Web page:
Corey Feldman announced his most recent project in a video posted to YouTube Wednesday: a documentary about his life and the sexual abuse he endured during his earlier years in Hollywood.
"I'm coming to you today to talk to you about what's on everybody's mind," he says in the clip, introducing what he deemed a "Truth Campaign" to fans and followers. "I told everybody a few days ago that I had a plan to hopefully bring to light what is happening in the world of entertainment as far as perverts and pedophiles and all the topics we’ve been discussing."
The Goonies star explains that he is proposing a plan that "can literally change the entertainment system as we know it," by exposing a Hollywood pedophile ring that he's been aware of since he was a child actor in the Eighties.
"Right off the bat, I can name six names, one of them who is still very powerful today," he says. "And a story that links all the way up to a studio. It connects pedophilia to one of the major studios."
The actor launched an IndieGoGo campaign along with the video, with the aim to raise $10 million in roughly two months’ time. The funds raised would help him to make and distribute the film "in a very real way, in a very honest way, with no editing, no censorship, no studio behind it."
"I will make the film, I will direct the film, I will produce the film and I will self-distribute it to guarantee it gets a theatrical release with your donations," he adds. "Additionally, it will help me buy the security and the legal team I need to protect my family." Feldman's campaign has raised more than $29,000 as of Wednesday afternoon.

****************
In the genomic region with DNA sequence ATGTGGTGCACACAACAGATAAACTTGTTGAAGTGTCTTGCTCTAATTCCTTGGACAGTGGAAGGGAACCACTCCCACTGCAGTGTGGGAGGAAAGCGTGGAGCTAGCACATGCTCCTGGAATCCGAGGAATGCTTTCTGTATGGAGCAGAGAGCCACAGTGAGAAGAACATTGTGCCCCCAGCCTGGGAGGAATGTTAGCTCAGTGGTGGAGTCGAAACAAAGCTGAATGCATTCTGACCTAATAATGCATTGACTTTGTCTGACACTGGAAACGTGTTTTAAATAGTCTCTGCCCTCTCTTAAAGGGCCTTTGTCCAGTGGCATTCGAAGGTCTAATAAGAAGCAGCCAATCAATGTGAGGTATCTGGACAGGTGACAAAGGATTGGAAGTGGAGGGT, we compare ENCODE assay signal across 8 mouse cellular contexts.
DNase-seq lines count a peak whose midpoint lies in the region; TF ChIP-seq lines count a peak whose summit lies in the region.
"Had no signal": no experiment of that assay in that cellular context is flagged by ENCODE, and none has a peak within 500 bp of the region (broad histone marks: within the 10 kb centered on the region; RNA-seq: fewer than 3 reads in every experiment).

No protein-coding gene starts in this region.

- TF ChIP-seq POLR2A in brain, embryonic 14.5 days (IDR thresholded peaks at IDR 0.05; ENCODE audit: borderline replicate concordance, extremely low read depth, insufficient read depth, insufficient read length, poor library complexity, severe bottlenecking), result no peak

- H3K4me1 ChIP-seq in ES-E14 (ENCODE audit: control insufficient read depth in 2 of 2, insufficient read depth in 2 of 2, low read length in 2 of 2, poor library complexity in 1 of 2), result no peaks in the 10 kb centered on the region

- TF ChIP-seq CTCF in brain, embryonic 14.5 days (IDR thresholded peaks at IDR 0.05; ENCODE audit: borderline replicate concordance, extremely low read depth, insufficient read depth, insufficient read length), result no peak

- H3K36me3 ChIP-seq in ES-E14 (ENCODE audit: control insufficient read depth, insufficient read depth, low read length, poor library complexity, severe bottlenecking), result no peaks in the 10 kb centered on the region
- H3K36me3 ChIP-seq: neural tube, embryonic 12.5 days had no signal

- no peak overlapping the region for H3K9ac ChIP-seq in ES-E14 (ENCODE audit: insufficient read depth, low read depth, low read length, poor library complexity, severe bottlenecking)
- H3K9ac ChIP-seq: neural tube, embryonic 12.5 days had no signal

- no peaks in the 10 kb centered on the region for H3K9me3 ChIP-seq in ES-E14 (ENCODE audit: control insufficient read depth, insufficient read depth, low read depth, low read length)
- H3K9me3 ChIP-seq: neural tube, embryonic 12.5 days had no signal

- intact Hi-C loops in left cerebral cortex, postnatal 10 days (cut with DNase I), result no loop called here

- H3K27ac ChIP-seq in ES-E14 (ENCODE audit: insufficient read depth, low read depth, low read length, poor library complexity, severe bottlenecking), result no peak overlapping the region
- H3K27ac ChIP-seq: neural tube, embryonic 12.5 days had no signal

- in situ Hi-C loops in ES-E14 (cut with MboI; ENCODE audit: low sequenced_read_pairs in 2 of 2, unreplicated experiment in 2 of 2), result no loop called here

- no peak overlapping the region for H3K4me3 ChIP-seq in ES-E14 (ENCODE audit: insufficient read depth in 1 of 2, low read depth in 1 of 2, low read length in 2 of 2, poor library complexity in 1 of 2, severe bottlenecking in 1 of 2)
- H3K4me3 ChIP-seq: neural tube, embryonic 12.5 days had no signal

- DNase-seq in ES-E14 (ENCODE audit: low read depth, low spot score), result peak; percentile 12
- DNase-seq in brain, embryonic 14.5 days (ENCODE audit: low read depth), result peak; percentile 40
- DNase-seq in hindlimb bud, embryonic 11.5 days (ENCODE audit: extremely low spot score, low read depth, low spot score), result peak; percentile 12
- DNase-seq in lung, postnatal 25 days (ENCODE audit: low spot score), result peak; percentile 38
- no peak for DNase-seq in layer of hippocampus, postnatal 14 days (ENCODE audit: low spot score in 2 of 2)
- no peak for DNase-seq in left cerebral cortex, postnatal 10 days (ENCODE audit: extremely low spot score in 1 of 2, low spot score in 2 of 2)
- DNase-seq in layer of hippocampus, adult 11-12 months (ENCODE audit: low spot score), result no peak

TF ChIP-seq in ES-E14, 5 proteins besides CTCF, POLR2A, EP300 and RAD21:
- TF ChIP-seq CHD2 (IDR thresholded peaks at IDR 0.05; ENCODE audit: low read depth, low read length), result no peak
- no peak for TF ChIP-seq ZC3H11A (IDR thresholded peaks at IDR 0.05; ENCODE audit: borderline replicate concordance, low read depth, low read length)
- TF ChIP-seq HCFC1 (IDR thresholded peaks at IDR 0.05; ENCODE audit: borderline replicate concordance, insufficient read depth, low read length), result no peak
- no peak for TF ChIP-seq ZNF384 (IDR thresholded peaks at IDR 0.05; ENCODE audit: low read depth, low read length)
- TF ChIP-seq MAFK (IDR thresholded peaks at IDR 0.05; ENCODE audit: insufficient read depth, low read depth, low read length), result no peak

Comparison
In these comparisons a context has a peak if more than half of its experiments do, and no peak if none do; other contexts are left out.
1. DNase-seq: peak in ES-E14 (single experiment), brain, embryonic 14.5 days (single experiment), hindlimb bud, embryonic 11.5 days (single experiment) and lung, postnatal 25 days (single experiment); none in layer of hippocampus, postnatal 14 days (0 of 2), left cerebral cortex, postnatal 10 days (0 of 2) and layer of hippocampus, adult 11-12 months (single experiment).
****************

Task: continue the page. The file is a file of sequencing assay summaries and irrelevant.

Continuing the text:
Feldman has spoken out about childhood sexual abuse within the industry in the past, though his claims that he and fellow child star, the late Corey Haim, were both victims of abuse were previously met with skepticism and doubt. (Barbara Walters famously told Feldman during a 2013 interview on The View that he was "hurting an entire industry.")
Now, however, in the wake of allegations against Harvey Weinstein, Feldman argues that it is more important than ever to speak up, nerve-wracking though it might be.
"I'm very afraid to do this. It's not easy," Feldman admits. "I've been living in fear and have been living with this my entire life. As most victims have, I've been made to feel awkward, misunderstood, and I've been degraded at great levels. Rumors have been told, stories have been made up about me. And I've been insulted and degraded in ways that were unimaginable to me. All because they fear what I know as the truth."